“Ajia-jin” wa ikanishite kurasikku ongakuka ni natta noka—Jinshu, jendaa, bunka shihon [How “Asians” Became Classical Musicians: Race, Gender, Cultural Capital] (2013)
This book is a Japanese version of Musicians from a Different Shore: Asians and Asian Americans in Classical Music, translated by the author. Six years since the publication of the original in 2007, the presence of Asians and Asian Americans in the world of classical music continues to grow. Translating an English-language academic book about issues of “identity” in the United States into a Japanese-language book for general readers was an interesting challenge involving much more than word-per-word translation. I hope to have illustrated both the issues that are particular to American social relations and those that transcend national, racial, and cultural boundaries.
Musicians from a Different Shore: Asians and Asian Americans in Classical Music (Temple University Press, 2007)
Musicians of Asian descent enjoy unprecedented prominence in the world of classical music. The book analyzes this phenomenon through historical analysis and ethnographic fieldwork. A confluence of culture, politics and commerce in the second half of the twentieth century made classical music a staple in middle-class households in East Asia, and soon brought about a “reverse flow” of classical musicians from the East to the West. Against this historical backdrop, the author interviews prominent as well as rising Asian and Asian American musicians who have taken various routes into classical music careers, discussing the connections between racial and cultural identity and music making.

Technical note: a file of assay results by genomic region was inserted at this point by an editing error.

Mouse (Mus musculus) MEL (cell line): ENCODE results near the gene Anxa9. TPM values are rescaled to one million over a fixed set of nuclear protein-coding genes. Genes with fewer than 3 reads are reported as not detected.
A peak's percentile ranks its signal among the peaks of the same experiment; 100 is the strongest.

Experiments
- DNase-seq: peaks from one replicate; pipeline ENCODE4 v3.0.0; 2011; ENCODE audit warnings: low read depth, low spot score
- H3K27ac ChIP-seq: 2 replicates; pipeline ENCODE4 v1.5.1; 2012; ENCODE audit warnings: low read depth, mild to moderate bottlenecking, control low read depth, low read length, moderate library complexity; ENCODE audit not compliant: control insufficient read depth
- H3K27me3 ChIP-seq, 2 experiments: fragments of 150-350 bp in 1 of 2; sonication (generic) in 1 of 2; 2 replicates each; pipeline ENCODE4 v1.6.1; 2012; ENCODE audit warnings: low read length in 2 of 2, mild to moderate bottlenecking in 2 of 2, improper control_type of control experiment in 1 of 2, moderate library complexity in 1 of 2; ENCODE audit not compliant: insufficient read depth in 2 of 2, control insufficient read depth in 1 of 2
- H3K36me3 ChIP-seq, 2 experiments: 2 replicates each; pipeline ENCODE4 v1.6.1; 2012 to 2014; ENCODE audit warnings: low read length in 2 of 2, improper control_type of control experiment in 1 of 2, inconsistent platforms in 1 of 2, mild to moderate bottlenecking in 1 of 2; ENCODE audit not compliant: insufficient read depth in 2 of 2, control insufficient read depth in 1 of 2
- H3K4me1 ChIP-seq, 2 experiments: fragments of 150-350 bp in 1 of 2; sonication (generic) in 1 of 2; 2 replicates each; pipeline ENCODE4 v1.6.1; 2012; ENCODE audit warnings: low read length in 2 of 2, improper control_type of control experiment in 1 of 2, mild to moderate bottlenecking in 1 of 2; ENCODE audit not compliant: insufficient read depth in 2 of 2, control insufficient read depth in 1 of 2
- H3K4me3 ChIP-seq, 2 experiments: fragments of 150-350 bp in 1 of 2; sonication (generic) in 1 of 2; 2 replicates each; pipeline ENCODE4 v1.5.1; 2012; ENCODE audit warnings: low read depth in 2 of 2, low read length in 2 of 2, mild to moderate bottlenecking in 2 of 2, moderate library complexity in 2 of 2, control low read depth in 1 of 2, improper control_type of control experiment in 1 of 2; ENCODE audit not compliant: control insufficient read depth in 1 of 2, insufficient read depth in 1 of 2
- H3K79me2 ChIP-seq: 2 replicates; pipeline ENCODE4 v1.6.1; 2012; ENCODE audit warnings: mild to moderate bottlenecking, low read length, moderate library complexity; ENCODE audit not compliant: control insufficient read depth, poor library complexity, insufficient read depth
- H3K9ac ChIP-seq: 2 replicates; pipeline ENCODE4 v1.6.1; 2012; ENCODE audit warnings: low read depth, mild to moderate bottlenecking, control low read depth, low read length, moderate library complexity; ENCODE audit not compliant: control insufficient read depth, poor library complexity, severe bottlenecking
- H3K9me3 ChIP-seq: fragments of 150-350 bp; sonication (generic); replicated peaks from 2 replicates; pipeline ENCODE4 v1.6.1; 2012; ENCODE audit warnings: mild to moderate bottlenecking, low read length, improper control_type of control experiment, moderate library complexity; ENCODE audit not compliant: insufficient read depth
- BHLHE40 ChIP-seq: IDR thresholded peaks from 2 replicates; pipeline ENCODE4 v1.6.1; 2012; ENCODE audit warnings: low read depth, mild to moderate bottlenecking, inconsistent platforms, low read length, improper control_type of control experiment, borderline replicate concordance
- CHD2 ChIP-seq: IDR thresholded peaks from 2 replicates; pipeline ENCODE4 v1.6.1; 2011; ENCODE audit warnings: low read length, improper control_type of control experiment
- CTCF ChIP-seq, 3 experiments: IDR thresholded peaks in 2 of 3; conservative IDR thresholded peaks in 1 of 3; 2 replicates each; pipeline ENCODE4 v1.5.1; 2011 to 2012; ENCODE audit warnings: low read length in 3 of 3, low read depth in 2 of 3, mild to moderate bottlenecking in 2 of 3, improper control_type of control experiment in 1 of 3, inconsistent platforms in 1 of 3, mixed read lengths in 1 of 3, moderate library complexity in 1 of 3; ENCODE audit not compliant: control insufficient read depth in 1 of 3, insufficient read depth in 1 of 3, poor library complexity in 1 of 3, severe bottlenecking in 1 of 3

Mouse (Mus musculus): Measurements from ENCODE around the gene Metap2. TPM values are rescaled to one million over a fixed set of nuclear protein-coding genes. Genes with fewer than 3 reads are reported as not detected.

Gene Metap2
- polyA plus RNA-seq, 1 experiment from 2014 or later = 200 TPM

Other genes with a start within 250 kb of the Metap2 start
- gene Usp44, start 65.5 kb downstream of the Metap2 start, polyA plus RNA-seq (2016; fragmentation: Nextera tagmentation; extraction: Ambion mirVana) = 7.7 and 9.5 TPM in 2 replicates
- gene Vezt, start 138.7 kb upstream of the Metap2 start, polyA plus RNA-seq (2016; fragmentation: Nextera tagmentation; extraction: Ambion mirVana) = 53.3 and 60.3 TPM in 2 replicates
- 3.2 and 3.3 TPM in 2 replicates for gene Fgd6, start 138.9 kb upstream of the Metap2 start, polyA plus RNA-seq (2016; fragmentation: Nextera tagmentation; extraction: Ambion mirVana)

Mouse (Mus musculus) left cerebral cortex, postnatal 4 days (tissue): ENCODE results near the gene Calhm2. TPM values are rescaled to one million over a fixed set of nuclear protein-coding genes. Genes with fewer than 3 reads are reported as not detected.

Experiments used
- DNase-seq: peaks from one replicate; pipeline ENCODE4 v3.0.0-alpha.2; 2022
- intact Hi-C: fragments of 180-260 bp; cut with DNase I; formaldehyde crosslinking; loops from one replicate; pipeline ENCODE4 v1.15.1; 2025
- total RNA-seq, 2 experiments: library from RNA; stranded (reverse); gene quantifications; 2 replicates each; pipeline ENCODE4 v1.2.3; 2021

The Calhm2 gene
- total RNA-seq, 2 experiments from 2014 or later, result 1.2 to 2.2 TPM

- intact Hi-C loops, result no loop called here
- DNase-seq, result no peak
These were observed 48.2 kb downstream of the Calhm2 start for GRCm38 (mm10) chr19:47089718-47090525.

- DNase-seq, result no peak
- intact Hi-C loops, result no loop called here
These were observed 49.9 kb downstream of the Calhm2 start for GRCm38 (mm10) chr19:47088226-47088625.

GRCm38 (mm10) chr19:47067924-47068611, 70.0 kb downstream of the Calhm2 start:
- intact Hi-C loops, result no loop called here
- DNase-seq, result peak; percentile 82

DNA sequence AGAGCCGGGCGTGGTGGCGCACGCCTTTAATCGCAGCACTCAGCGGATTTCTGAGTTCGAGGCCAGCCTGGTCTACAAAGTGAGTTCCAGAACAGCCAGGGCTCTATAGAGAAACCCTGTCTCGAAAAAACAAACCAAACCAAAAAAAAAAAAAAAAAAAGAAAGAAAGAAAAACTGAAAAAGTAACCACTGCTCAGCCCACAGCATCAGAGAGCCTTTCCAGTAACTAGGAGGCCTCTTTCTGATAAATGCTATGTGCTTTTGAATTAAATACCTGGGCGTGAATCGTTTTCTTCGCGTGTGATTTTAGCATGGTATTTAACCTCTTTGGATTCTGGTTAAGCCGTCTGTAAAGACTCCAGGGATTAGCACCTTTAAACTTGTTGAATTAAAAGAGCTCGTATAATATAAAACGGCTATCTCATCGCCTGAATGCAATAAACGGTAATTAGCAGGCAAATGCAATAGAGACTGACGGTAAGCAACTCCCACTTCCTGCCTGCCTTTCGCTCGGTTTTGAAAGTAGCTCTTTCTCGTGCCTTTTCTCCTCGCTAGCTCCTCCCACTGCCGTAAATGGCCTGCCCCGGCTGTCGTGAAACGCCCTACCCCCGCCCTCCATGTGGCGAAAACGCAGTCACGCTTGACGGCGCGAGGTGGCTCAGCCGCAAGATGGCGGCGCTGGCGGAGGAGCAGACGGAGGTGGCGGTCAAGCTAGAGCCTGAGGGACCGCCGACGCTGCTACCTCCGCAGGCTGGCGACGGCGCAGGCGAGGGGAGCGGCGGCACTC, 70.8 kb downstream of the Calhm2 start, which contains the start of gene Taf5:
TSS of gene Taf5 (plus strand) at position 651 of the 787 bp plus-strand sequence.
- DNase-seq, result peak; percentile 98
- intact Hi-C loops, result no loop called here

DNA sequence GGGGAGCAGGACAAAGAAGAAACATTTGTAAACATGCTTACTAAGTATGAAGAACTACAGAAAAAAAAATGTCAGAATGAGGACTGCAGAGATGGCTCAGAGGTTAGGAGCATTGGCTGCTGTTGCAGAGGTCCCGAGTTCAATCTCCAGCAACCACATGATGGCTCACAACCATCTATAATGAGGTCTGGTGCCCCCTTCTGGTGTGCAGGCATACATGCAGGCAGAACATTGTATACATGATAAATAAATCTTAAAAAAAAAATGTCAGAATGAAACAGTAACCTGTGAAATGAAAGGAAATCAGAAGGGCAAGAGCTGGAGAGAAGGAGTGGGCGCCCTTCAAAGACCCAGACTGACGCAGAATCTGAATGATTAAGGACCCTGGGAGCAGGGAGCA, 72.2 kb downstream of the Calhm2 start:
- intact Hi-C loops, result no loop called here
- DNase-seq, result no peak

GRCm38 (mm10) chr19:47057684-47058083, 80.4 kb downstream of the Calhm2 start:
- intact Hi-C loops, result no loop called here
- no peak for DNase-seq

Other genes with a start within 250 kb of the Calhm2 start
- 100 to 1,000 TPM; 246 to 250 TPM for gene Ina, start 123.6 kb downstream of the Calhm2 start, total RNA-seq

Embracing the East: White Women and American Orientalism (Oxford University Press, 2003)
This study examines a wide range of white women who were attracted to Japan and China in the late nineteenth and early twentieth century and shows how, through their engagement with Asia, these women found new forms of expression, power, and freedom that were often denied to them in other realms of their lives in America. Through concrete historical narratives and careful textual analysis, the book examines the ideological context for America's changing discourse about Asia and interrogates the power and appeal—as well as the problems and limitations—of American Orientalism for white women's explorations of their identities.
Van Kuraibaan Kokusai Piano Konkuuru—Shimin ga hagukumu geijutsu ivento [Van Cliburn International Piano Competition: An Art Event Nurtured by the Civic Community] (2010)
In 2009, the victory of Japan’s Nobuyuki Tsujii and China’s Haochen Zhang in the Thirteenth International Van Cliburn International Competition not only launched the international careers of these young pianists but also brought attention to the competition itself as an art event. Through a history of how this event held in Fort Worth, TX became one of the world’s most prestigious music competitions, a social analysis of the civic involvement in the competition, and a journalistic account of the 2009 competition, the book explores such themes as the role of competitions in the music world, the relationship between arts and the local community, arts and the media, and more.
Sei-ai Eigo no kiso chishiki [Basics of English on Sex and Love] (2010)